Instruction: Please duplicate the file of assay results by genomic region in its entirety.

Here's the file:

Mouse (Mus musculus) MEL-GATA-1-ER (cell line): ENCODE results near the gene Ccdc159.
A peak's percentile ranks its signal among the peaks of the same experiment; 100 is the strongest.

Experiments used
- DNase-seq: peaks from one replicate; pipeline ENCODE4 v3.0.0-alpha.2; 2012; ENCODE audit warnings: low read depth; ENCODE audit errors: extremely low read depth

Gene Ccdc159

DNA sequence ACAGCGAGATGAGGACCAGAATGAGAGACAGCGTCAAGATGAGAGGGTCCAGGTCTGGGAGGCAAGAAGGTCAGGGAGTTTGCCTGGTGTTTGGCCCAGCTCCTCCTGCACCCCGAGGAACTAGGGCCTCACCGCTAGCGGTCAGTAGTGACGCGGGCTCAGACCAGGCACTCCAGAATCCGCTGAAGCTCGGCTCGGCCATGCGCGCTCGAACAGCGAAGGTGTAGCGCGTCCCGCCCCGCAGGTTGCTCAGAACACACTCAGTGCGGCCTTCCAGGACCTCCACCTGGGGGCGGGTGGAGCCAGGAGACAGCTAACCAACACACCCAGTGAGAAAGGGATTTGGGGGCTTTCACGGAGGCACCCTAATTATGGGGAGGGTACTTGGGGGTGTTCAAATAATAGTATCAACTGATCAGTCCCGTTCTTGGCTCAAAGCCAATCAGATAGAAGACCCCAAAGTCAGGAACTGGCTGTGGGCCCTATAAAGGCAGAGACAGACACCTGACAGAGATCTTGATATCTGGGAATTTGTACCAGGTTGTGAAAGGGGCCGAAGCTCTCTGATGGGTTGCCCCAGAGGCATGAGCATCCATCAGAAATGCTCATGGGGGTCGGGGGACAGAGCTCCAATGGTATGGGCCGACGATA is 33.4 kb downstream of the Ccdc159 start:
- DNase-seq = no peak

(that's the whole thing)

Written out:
Mouse (Mus musculus) MEL-GATA-1-ER (cell line): ENCODE results near the gene Ccdc159.
A peak's percentile ranks its signal among the peaks of the same experiment; 100 is the strongest.

Experiments used
- DNase-seq: peaks from one replicate; pipeline ENCODE4 v3.0.0-alpha.2; 2012; ENCODE audit warnings: low read depth; ENCODE audit errors: extremely low read depth

Gene Ccdc159

DNA sequence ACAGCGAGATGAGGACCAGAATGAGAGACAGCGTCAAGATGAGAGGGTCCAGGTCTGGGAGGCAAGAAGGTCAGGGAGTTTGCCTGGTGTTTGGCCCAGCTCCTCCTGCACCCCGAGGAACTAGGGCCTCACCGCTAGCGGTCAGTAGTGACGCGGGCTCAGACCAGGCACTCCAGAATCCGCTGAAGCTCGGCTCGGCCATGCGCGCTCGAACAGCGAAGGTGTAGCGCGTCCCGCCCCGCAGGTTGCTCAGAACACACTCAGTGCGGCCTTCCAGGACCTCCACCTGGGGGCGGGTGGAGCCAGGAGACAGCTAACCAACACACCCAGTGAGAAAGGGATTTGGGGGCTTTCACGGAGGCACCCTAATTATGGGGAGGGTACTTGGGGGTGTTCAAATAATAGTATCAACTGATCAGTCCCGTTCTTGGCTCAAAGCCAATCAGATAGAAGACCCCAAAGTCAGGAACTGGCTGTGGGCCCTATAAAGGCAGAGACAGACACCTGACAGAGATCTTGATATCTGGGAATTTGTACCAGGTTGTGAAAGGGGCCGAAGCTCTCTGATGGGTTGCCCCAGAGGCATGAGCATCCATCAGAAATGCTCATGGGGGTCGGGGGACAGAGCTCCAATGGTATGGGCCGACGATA is 33.4 kb downstream of the Ccdc159 start:
- DNase-seq = no peak